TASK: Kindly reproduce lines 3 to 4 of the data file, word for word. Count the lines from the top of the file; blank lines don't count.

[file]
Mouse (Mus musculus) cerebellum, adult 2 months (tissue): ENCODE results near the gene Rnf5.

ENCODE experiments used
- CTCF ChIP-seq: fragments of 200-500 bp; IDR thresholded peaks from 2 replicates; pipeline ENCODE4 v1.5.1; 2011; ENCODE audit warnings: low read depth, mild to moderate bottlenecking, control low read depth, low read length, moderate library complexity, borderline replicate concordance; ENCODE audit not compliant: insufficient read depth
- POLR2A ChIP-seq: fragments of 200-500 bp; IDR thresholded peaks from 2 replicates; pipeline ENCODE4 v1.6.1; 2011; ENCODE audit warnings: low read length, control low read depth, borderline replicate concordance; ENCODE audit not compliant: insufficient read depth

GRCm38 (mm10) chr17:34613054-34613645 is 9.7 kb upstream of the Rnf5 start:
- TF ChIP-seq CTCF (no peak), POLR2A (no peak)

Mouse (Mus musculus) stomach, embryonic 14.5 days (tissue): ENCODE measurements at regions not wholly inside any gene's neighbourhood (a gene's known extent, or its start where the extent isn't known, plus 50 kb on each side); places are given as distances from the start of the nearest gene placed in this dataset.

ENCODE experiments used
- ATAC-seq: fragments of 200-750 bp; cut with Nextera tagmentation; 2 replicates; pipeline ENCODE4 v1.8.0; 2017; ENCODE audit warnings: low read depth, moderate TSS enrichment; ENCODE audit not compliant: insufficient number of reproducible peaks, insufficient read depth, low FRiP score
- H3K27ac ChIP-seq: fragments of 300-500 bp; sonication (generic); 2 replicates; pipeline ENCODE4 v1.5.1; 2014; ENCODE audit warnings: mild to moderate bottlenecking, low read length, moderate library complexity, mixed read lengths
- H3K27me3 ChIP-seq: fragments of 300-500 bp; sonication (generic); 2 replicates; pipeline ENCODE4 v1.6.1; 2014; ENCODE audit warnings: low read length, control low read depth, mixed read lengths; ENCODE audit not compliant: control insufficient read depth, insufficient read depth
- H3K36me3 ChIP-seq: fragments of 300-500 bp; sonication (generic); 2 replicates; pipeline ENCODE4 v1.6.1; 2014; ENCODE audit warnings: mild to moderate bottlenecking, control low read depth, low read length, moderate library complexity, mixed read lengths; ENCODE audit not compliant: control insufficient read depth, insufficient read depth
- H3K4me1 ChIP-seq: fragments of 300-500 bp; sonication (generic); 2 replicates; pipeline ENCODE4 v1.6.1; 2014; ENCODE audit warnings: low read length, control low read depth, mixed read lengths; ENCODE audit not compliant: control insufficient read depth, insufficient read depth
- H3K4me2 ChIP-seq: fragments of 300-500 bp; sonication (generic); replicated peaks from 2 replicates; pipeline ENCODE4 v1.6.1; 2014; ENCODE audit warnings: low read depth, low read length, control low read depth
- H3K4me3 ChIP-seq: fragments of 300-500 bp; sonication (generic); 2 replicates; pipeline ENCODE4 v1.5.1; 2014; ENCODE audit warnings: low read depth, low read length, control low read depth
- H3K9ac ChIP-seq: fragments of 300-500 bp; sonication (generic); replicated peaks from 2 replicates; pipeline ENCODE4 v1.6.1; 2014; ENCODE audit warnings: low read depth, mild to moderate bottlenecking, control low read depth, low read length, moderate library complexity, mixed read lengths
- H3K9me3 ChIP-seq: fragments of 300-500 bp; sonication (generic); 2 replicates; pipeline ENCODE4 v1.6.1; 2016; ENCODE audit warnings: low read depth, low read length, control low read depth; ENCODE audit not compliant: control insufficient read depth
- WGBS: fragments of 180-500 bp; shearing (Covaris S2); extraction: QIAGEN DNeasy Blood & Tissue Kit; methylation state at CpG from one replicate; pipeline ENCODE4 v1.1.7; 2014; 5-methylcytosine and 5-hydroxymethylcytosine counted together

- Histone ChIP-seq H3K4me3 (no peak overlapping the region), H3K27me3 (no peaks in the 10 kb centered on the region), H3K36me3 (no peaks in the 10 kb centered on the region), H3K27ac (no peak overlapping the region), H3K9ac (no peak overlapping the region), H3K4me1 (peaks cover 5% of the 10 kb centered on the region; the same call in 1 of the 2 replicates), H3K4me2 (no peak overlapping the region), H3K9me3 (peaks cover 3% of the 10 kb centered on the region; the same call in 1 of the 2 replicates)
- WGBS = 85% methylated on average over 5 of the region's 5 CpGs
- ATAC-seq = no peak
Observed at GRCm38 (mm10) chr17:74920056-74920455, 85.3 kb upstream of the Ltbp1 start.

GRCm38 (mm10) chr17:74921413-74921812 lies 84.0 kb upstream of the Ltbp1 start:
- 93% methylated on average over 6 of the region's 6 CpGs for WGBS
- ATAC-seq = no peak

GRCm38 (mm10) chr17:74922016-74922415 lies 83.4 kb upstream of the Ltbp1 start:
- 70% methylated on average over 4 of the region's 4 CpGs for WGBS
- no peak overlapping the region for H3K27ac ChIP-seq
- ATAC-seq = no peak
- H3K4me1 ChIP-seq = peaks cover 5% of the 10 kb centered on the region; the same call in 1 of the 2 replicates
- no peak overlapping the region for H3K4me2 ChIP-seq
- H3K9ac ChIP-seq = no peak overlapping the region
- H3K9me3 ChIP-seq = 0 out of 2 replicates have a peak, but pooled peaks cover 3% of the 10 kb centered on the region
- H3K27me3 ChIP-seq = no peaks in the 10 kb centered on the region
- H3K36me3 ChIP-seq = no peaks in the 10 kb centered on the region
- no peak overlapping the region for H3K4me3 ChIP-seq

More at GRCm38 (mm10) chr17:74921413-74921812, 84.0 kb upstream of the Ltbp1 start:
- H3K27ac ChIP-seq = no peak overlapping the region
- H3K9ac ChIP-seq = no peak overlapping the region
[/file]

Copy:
- CTCF ChIP-seq: fragments of 200-500 bp; IDR thresholded peaks from 2 replicates; pipeline ENCODE4 v1.5.1; 2011; ENCODE audit warnings: low read depth, mild to moderate bottlenecking, control low read depth, low read length, moderate library complexity, borderline replicate concordance; ENCODE audit not compliant: insufficient read depth
- POLR2A ChIP-seq: fragments of 200-500 bp; IDR thresholded peaks from 2 replicates; pipeline ENCODE4 v1.6.1; 2011; ENCODE audit warnings: low read length, control low read depth, borderline replicate concordance; ENCODE audit not compliant: insufficient read depth